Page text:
The command

 grep "foo" myfile.txt

prints all matching lines in my file.

Now I want to replace the full line with another string. How can I do that?


If you're matching a substring of the whole line, you can either use sed's s command with a regex to mop up the rest of the line:

sed -i 's/^.*foo.*$/another string/' myfile.txt

or use the c command to replace the matched line in one go:

sed -i '/foo/ { c \
another string
}' myfile.txt

If you don't want to type multiline commands at the prompt, you can put it in a script instead:

$ cat foo.sed
/foo/ { c \
another string

$ sed -i -f foo.sed myfile.txt
  • thanks! when i use the second option i get: sed: -e expression #1, char 0: unmatched `{' – clamp Feb 24 '12 at 10:34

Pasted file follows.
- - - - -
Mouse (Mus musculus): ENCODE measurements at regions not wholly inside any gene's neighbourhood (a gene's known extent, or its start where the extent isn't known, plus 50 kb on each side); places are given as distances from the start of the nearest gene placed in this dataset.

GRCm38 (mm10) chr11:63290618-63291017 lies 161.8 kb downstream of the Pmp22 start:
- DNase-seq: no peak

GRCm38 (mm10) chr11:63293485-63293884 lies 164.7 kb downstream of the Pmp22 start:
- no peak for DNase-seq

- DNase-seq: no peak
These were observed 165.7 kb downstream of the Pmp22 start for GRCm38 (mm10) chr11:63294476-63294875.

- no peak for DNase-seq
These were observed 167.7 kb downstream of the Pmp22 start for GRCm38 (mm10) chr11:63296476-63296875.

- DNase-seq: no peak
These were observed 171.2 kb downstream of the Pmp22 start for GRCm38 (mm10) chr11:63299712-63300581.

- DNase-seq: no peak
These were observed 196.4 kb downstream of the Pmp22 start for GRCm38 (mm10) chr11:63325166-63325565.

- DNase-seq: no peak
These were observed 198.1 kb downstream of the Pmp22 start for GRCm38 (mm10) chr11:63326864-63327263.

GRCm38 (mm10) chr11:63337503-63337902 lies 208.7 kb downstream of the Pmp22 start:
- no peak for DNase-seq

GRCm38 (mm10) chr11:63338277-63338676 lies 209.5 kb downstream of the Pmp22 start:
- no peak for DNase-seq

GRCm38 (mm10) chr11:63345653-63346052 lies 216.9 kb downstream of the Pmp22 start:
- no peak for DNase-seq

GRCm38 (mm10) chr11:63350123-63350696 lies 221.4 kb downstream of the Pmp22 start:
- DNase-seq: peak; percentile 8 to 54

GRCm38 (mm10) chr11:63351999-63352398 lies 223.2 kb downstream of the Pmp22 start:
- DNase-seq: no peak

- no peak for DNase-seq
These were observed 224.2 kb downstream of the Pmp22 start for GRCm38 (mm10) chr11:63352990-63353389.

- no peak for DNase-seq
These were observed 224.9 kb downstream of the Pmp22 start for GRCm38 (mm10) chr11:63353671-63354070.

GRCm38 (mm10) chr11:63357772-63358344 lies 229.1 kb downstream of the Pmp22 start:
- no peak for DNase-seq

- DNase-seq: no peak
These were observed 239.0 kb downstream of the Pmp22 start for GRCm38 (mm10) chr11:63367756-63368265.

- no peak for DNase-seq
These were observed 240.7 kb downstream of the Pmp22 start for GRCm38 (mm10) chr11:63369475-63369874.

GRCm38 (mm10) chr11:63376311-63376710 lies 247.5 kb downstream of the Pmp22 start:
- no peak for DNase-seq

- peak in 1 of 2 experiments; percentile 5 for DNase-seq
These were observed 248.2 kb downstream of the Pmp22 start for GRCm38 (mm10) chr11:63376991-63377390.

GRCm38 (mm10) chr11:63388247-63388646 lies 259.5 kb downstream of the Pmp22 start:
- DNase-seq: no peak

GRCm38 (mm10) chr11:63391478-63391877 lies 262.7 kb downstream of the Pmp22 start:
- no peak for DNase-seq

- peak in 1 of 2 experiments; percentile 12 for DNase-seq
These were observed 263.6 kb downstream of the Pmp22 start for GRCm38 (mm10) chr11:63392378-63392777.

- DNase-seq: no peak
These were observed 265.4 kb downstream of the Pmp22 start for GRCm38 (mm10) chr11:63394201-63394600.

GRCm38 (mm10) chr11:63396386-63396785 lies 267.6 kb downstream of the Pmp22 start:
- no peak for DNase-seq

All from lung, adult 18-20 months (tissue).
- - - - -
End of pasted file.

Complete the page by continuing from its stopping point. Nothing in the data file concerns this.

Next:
• at the end of the first line, you need to type \ and then hit Return - it's important that the \ escapes that first newline. Then, make sure the }' is on a seperate line from another string: the replacement is everything on that second line, including the } if you put it there. – Useless Feb 24 '12 at 12:44

You can use inplace functionnality of sed :

sed -i -e 's/foo/bar/' myfile.txt
  • This will only replace every foo with bar not the whole line.. – Jahid Jun 13 '15 at 19:38

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